Ahmedabad is the fifth most populous city in India and is spread over more than 460 square kilometers. It is one of the biggest cities in the state of Gujarat. There are a lot of things the city is famous for but one thing that it is definitely infamous for is : Traffic.
Ahmedabad has a slightly unique problem when it comes to traffic. The city currently have a lot of traffic jams. The problem is the way in which the citizens of the city (dis)obey the traffic rules. The sheer disdain for any traffic rule and the callous attitude towards road safety is something that the city is infamous for.
Ahmedabad has been a victim of rapid urbanization which has not been controlled through planning and hence there is chaos in various aspects. There can be multiple studies done by anthropologists about why citizens of Ahmedabad drive and park the way they do. It would make for an interesting read.
The first thing that comes to mind when we talk about this topic is
“Where is the traffic police?”
Aren’t they supposed to be taking care of this? Aren’t they responsible for the smooth flow of traffic and effective implementation of traffic rules in the city? Aren’t they supposed to penalize the people who break rules?
The answer to all the above questions is yes!
And that’s part of the problem. Traffic police are required to do a lot of things. A lot of times it stretches them too thin. If we have high expectations from our public servants, they deserve high support as well.
What can we do to support the city’s traffic police?
- Ensure that the difference between number of policemen sanctioned and the number of policemen currently on roll is as low as possible.
According to Ahmedabad Traffic Police website, here are the sanctioned vs current strength numbers.
As you can see, there is a large gap in the Police Sub Inspector, Assistant Sub Inspector/ Head Constable, and Police Constable categories. A gap this big for a city that’s growing this fast is receipe for disaster. The department needs to make sure that this gap is reduced and eventually the sanctioned strength also going up proportionate to the population of the city.
- Use data to allot shifts to policemen.
Cameras are being installed at various traffic signals across the city. Traffic data can be collected through those and then used to figure out how many traffic personnel need to be allotted and where. It would make the allotment more strategic.
- Optimize number of hours in a shift.
The traffic police website does not have information about the length of a traffic personnel’s shift but given the nature of the job, anything more than 6 hours at a stretch would be very taxing. The administration should also think about letting the personnel choose their slots so that they can maintain work life balance and their health.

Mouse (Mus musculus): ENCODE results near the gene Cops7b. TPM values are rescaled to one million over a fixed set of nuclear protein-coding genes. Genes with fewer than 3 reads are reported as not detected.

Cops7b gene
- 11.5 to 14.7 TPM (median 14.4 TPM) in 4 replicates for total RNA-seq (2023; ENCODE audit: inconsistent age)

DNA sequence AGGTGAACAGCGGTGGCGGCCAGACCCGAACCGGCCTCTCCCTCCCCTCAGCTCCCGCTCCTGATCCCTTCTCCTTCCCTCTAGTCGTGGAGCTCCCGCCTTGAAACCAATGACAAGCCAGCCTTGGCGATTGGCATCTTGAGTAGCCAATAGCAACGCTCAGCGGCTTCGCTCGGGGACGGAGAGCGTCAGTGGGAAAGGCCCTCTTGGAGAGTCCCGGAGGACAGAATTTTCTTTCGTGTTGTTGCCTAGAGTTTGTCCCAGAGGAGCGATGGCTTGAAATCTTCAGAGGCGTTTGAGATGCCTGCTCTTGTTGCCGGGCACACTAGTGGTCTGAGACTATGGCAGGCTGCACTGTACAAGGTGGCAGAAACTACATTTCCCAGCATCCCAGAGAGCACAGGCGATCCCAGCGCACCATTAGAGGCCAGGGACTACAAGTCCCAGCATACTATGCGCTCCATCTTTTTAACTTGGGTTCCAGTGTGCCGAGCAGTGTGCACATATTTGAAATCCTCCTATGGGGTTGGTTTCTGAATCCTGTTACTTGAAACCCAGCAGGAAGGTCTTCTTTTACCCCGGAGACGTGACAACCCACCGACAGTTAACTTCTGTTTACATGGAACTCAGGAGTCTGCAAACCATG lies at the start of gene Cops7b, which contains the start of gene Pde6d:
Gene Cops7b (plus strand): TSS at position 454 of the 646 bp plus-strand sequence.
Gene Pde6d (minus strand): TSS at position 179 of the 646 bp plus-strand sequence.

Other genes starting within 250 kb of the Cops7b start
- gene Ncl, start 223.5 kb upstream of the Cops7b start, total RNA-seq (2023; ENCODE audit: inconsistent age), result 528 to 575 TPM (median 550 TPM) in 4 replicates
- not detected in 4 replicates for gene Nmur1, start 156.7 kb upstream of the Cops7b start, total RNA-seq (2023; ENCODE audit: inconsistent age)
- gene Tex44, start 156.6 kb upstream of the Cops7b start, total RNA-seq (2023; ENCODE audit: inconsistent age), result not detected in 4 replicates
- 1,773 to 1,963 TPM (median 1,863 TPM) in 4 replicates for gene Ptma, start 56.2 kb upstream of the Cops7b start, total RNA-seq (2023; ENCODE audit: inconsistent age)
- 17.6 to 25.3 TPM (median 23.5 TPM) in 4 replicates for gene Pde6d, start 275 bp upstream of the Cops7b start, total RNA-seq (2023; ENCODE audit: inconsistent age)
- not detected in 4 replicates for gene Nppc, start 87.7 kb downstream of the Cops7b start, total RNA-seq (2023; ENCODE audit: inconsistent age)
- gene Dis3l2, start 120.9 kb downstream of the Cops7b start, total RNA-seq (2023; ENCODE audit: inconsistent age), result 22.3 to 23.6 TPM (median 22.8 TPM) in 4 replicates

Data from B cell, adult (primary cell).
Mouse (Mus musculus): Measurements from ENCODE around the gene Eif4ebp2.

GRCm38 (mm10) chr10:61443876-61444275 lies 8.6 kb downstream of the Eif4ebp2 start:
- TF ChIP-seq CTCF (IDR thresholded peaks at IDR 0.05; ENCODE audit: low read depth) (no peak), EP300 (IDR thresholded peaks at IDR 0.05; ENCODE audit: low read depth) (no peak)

- Shift the focus from collecting fines to managing traffic.
Administration should clearly define the purpose of the police personnel. It would help them prioritize from the list of duties that they have to perform. My suggestion would be to focus on managing traffic and letting the cameras and apps do the work of penalizing offenders. It would greatly reduce the burden of work because now the personnel would have to focus on one specific thing.
- Fitness training and health accessories for all policemen.
There is a physical test when police personnel are hired but there is no support given after that to focus on the physical and mental fitness of the personnel. A dedicated team should monitor and track fitness levels of the personnel and work should be allotted keeping that in mind. Masks with purifiers, a raincoat, and a sweater should be provided to all personnel so that they can guard themselves against pollution and the weather. They should have access to pure drinking water within walking distance from their position.
- Strict penalty for everyone who breaks traffic rules.
The legitimacy or power of the traffic personnel is built when drivers face the consequences of their actions in a systematic and strict method. It builds accountability towards the traffic department. Along with a system for the drivers, there should be a strong accountability system for the traffic personnel as well. No one should demand accountability without fulfilling their duty.
Traffic personnel have a very difficult job. It is our duty to hold them to the highest of expectations but it is also our duty to make sure that they have humane work conditions and the support they need. It is the only way we are going to change the city’s traffic reputation along with building sustainability in the system.
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